Your cart

Your cart is empty

Check out these collections.

Introducing your dog to your baby/toddler

Introducing your dog to your baby/toddler

Welcoming a German Shorthaired Pointer (GSP) puppy into our family in 2019 marked the beginning of a unique journey. Dexter, a large and high-energy dog capable of covering substantial distances daily, quickly became an integral part of our lives. As we eagerly anticipated the expansion of our family with our first child due in February 2022, the question from family members repeated: How would we manage a boisterous dog around a newborn?

Fast forward to February 2022 when our eldest daughter made her grand entrance into the world, and Dexter, despite his evident curiosity, displayed visible signs of anxiety. Maintaining a watchful distance, he assumed a protector role, barking at unfamiliar noises and even reprimanding family members deemed too enthusiastic with the newborn. Yet, in his attempts to show affection, he unintentionally highlighted the stark size difference, trying to snuggle next to her or offering his paw as a gesture of love.

To navigate these dynamics, we implemented several strategies. Stair gates were installed, undesirable habits like sitting on the sofa were broken, and tug games, once a favourite, were approached with caution. Additionally, we made a conscious effort to shower Dexter with attention when little one was asleep, ensuring he never felt neglected.

As our daughter progressed through developmental milestones like walking and talking, we encountered new challenges. Her fascination with Dexter intensified, and she sought to interact with him regularly. However, Dexter found the added attention overwhelming, especially when she discovered his aversion to having his ears touched – a mischievous delight for the curious toddler. The situation escalated when she started encroaching on his bed, leading Dexter to actively avoid her and even leave the room when she entered.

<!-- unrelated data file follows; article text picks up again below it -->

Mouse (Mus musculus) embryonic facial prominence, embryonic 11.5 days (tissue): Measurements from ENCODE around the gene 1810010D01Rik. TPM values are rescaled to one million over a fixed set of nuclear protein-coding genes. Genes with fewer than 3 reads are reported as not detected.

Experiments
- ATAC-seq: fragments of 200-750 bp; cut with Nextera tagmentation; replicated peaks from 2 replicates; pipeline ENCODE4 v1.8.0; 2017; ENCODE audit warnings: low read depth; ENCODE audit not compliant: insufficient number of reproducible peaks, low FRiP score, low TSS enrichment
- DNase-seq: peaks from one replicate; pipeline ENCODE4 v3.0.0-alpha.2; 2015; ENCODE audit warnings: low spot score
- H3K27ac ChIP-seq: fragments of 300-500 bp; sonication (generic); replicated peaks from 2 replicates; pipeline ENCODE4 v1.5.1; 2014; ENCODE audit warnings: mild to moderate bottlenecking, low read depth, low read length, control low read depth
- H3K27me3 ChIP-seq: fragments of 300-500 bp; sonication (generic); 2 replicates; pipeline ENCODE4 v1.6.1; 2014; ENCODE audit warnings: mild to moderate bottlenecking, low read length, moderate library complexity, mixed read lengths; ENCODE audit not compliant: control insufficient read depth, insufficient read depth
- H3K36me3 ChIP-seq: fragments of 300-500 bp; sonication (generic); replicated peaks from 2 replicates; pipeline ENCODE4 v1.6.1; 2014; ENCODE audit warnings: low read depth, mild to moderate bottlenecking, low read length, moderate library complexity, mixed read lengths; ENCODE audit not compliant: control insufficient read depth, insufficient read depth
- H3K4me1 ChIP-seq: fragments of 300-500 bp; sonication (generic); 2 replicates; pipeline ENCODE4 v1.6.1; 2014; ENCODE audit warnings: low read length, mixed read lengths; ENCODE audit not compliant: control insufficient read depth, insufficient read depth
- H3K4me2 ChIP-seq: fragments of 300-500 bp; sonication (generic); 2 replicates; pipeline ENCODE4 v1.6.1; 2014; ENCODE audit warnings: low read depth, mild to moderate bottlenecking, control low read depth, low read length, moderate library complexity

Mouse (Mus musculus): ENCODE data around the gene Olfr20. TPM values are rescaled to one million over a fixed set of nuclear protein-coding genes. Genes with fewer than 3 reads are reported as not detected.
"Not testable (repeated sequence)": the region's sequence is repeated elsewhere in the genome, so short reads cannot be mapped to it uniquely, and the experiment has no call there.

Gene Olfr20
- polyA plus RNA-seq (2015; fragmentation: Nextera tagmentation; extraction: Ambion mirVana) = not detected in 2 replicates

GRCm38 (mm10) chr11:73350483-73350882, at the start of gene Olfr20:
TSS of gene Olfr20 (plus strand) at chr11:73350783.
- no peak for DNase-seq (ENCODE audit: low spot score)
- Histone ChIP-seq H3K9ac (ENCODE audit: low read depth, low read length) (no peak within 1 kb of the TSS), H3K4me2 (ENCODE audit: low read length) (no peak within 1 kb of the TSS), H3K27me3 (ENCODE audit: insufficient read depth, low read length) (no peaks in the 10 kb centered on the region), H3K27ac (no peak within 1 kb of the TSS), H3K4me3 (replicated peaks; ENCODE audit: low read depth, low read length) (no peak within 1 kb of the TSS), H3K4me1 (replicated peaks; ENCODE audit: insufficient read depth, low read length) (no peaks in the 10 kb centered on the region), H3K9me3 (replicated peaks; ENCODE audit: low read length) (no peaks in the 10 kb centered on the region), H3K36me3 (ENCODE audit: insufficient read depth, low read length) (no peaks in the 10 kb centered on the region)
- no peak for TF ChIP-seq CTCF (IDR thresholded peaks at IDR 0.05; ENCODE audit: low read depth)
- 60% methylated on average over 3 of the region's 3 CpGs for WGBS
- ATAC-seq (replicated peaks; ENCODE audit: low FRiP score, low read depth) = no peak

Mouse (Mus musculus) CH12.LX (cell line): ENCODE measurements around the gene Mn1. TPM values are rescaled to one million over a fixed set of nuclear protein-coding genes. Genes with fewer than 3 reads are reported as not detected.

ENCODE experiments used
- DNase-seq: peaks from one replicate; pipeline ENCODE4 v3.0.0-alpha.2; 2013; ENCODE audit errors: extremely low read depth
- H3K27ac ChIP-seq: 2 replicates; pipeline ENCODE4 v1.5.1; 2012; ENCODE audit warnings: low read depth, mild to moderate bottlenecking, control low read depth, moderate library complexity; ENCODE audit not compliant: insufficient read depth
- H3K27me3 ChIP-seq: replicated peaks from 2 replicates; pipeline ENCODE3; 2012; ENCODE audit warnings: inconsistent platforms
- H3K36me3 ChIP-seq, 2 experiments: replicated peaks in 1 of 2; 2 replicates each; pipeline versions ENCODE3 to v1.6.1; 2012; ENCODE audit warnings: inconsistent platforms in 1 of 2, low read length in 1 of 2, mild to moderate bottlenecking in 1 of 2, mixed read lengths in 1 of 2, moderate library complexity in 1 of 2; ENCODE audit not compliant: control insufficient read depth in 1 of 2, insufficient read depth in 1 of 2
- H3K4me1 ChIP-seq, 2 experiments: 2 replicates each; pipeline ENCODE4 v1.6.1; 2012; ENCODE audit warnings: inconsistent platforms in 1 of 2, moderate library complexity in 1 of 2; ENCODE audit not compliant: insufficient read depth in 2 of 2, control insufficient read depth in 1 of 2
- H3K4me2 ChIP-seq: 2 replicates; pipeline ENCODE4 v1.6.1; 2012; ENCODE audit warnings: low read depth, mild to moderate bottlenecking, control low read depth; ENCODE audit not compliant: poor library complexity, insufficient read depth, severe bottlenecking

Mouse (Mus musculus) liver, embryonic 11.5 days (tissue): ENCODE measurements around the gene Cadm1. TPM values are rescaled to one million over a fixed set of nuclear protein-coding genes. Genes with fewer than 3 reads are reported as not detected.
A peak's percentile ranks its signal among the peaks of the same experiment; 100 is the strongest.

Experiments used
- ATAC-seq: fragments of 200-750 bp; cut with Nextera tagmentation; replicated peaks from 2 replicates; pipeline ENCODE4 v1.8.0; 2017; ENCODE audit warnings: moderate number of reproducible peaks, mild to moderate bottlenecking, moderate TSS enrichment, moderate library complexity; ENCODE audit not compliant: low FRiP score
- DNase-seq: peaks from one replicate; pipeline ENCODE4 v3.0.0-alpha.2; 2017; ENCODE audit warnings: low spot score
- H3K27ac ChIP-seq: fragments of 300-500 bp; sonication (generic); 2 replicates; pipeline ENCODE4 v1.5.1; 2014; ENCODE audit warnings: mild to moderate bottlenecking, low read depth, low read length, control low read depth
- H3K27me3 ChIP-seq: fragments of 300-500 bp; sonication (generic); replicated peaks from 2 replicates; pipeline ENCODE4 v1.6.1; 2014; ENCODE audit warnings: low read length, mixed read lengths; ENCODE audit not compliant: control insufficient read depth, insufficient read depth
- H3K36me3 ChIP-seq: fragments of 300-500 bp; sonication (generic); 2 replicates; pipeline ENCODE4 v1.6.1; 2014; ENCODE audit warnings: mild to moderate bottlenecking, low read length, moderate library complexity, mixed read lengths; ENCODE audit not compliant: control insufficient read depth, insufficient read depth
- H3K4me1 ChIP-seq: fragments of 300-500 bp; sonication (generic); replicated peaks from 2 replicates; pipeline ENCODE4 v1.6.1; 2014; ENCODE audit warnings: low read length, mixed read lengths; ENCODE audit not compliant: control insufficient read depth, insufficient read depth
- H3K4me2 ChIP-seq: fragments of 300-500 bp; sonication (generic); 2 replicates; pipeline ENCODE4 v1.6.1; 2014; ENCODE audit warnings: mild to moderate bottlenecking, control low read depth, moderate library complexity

In response, a structured training approach became imperative. Involving our toddler in Dexter's daily routine proved to be a turning point. From using a mini tennis racket during walks to pouring his biscuits, her participation helped Dexter feel more comfortable around her. Allowing Dexter to join her bedtime routine and signalling when his water bowl needed attention established a sense of responsibility for our toddler.

Remarkably, Dexter started reciprocating with affection, occasionally offering gentle "nosed" touches that we celebrated as "Dexy kisses." Maintaining a safe distance, we gradually allowed supervised interactions, teaching our eldest the art of patting without pulling on Dexter's ears.

While this ongoing process is far from perfect, the positive trajectory is evident. Playtime sometimes borders on exuberance, but our vigilance prevents any untoward incidents. Witnessing the blossoming relationship between our four-legged companion and our small child has been a source of immense joy.

In conclusion, the journey of integrating a dog into a family with a small baby is undoubtedly challenging, but the perseverance pays off. Dexter's transformation from a jittery observer to a loyal companion illustrates the potential for harmonious relationships between children and their canine counterparts. As we navigate this intricate dance, the moments of laughter, affection, and understanding make it abundantly clear – the effort is worthwhile when you witness the bond between your furry friend and your child evolve into a heart-warming friendship.